84 Chapter 8 human health and disease IMPORTANT QUESTION 1) Why do children of metro cities of India suffer from allergies and asthma? Ans (Hint.-Pollution ) 2) A patient has lost his immunity. 1.How does saliva and tear help to prevent bacterial infection? Ans: -saliva and tear contain lysozymes. -Lysozymes enzymes which digest the cell wall of bacteria -By lysing the cell wall, they kill bacteria and prevent their infection. 2. What is vaccination?how does it help to produce immunity? Ans:- Vaccination process of introducing a preparation of antigenic protein of the pathogens or weakened or killed pathogen in to the body. -The vaccines include quick multiplication of B and T-lymphocytes; some of them are stored as memory cells -The B-lymphocytes quickly produce antibodies, which neutralize the antigen during infection. 3.Write the full form of ELISA. Give an example of the clinical application of ELISA? Ans:--Enzyme Linked Immune Sorbent Assay. -ELISA test is used in the diagnosis of AIDS, hepatitis-band other STD s 4.What are the advantages of people being healthy? Ans-When people are healthy, A)They are efficient at work which consequently increases productivity and brings economic prosperity B)Health increases longevity. C)It reduces infant and maternal mortality 5.A) Name the respective forms in which the malarial parasite gains entry into I) Human body and Ii) Body of female Anopheles B) Name the hosts where the sexual and the asexual reproduction of malarial parasite occur respectively C) Name the toxin responsible for the appearance of symptoms of malaria in humans. Why do these symptoms occur periodically? Ans-(A) (i)-sporozoite (ii)gametocyte (B)-sexual reproduction in mosquito -asexual reproduction in human body. ( C) Haemozoin - Haemozoin is released when the RBC s rupture and release the pathogen -some cells of pathogen enter fresh RBC s and reproduce asexually and repeat the cycle; hence the symptoms appear periodically. Define innate immunity. Name and explain the category of barrier which involves macrophages. 83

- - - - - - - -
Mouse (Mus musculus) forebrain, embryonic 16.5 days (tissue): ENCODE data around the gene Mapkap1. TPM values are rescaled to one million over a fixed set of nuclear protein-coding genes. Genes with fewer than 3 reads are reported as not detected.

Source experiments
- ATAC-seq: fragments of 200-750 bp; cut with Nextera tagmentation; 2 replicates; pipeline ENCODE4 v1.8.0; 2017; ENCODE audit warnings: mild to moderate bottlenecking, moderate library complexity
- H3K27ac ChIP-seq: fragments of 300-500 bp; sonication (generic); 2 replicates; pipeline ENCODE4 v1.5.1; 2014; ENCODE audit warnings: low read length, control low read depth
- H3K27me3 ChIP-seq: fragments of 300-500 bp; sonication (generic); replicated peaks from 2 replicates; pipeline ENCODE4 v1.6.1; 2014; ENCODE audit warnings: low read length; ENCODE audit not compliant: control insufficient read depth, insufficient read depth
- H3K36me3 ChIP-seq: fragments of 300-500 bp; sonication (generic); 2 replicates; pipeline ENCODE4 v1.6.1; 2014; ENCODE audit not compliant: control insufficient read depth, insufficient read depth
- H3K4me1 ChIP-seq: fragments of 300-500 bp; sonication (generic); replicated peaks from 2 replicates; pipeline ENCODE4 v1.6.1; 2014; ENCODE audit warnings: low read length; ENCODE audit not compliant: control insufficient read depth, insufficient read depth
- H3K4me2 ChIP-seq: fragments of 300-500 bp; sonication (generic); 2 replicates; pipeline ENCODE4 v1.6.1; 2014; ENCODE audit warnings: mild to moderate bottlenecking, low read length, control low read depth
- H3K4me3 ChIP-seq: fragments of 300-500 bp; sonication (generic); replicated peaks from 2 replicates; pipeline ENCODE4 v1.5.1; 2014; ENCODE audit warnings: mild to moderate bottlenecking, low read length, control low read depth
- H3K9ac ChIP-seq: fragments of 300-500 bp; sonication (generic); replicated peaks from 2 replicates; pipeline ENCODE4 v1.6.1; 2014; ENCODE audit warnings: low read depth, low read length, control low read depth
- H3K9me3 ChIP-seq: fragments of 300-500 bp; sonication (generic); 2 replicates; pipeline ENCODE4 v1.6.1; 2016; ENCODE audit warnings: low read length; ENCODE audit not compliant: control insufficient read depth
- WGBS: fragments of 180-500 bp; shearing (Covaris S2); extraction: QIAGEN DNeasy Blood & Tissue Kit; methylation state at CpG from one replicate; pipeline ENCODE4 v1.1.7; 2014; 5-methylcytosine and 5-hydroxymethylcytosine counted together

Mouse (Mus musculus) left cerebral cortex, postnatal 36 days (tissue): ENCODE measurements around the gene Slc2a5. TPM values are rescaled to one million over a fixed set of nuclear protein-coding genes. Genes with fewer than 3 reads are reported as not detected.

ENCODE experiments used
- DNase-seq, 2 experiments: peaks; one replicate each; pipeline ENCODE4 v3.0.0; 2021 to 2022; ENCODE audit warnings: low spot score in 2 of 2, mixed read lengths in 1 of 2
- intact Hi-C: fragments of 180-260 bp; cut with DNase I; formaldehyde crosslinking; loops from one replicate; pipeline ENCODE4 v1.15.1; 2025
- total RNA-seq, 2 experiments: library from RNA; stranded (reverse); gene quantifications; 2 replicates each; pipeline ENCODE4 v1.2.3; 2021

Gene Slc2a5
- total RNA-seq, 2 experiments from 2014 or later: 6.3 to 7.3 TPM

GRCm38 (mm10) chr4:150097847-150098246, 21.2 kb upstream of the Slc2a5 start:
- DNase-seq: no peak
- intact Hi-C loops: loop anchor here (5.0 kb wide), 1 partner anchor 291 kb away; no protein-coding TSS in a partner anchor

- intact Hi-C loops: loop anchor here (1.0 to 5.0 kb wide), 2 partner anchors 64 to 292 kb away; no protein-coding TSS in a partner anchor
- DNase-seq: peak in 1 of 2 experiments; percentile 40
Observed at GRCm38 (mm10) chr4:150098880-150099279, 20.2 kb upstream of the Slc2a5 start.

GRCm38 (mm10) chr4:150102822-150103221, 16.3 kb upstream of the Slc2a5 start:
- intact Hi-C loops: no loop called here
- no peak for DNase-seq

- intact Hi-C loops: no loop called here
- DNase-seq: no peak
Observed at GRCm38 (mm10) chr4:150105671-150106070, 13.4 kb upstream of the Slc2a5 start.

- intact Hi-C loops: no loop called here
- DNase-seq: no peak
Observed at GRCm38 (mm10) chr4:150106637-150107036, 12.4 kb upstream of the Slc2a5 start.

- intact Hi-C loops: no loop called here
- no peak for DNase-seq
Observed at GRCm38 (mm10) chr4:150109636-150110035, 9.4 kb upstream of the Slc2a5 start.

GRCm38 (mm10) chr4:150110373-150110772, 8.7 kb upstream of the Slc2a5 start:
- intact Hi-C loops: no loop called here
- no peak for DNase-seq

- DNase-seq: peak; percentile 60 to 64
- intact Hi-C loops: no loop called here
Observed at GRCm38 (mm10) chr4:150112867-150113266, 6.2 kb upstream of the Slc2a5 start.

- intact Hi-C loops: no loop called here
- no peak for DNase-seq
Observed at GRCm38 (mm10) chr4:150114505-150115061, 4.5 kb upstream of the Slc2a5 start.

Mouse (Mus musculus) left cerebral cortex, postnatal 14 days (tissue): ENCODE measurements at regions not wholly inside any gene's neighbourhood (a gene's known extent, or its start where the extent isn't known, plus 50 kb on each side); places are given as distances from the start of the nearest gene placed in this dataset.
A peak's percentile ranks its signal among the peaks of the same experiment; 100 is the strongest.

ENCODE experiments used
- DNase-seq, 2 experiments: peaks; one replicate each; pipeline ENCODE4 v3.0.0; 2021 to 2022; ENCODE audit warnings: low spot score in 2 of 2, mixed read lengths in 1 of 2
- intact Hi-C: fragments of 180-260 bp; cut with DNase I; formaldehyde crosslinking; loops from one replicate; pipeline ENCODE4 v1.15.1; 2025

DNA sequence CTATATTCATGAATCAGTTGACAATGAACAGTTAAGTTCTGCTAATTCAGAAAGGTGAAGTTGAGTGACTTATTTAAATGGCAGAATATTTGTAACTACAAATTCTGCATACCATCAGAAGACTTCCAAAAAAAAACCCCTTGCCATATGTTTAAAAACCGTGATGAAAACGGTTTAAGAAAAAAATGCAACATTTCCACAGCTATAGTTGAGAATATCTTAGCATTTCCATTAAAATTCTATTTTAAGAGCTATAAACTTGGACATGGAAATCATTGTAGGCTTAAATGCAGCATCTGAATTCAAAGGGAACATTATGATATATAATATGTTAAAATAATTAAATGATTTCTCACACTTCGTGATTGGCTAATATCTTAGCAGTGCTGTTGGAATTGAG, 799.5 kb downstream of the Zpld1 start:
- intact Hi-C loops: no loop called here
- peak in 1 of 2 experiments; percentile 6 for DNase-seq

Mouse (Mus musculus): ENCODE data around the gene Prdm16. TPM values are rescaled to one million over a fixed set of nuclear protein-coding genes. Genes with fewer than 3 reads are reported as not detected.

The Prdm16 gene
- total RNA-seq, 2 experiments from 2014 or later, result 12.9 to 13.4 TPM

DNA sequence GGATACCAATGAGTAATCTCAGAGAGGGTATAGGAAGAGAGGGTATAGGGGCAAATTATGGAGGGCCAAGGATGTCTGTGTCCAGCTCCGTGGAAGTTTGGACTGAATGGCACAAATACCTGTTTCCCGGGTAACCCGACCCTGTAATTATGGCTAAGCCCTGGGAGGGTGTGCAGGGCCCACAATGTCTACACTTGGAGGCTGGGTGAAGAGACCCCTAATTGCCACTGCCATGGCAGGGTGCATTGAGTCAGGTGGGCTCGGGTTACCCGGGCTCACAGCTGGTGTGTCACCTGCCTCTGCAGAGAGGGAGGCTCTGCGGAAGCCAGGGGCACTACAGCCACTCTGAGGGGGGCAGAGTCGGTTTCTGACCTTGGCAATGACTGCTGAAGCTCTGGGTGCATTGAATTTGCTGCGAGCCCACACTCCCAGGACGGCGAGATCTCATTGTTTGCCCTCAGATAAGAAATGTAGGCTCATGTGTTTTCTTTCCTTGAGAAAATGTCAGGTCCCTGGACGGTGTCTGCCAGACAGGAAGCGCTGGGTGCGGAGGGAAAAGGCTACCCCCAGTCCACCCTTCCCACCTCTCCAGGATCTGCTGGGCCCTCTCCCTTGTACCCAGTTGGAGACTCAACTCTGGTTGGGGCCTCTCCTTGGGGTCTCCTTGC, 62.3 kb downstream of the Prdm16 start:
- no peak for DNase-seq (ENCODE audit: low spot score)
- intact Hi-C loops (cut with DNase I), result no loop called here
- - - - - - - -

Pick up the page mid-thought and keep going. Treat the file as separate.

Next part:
85 Ans. Innate immunity refers to all those defence elements with which a person is born and are always available to protect the body. -Macrophages form part of the cellular barrier. -The cellular barrier includes the following specialized cells; (i) Polymorphonuclear leucocytes. (ii) Monocytes. (iii) Natural killer lymphocytes and (iv) Macrophages. - these cells phagocytose and destroy the invading microbes. 7. What is meant by writing H2L2 for an antibody? Name any four types of antibodies produced in our/human body? Ans. - Each antibody molecule has four peptide chains. - Of them, two are small and called light chains (L) and two of them are longer and called heavy chains (H); hence written as H2L2. The four types of antibodies are iga, ige, igg and igm. 8.How do normal cells get transformed into cancerous neoplastic cells? Mention the differences between viral oncogenes and cellular oncogenes. Ans.The transformation of normal cells into cancerous neoplastic cells is induced by physical, chemical and biological agents collectively called carcinogens; they lose the property of contact inhibition. Difference: Viral Oncogenes - These are the genes present in the oncogenic viruses, which effect oncogenic transformation of the cells they infect. 9(i) Explai n metast asis. Why is it fatal? Ans. (i) Metastasis is the property of tumor cells, which get separated from a tumor, spread to different sites in the body through body fluids and produce secondary tumors wherever they are lodged. Since secondary tumors are formed at several parts of the body, it is difficult to be diagnosed and treated; hence it is fatal. 10 (1 ) Lymphocytes are of two types why are they called so? A person was injured in a road accident and required an urgent immune response. What should be done? (ii) The lymphocytes are of two types B and T-cells. Why are they called so? (iii) A person has injured on a road accident and required an urgent immune response. Ans: (i) Those lymphocytes which undergo maturation in the bone marrow are called B-cells while those which undergo maturation in the thymus are called T-cells. (ii) Those lymphocytes which undergo maturation in the bone marrow are called B-cells while those which undergo maturation in the thymus are called T-cells. (iii) Vaccine against Tetanus. HOTS Cellular Oncogenes - These are the genes present in normal cells and code for growth factors; when activated under certain conditions, can cause oncogenic transformation of the cell. 1 The immune system of a person is suppressed. In ELIZA test he tested positive i) Name the diseases associated with it. iii)why did he loose his immunity. Ans (Hint:-AIDS) 2 Which organ can trap the microbes in the body fluid? Lymph claimed that he has seen sounds, heard colours and smelt light. I)What could be the possible reason? Ii) Name two chemicles responsible for this conditions. Iii) Mention any one source for these chemicals. Ans (Hint:- Drug Abuse) 3)A person 84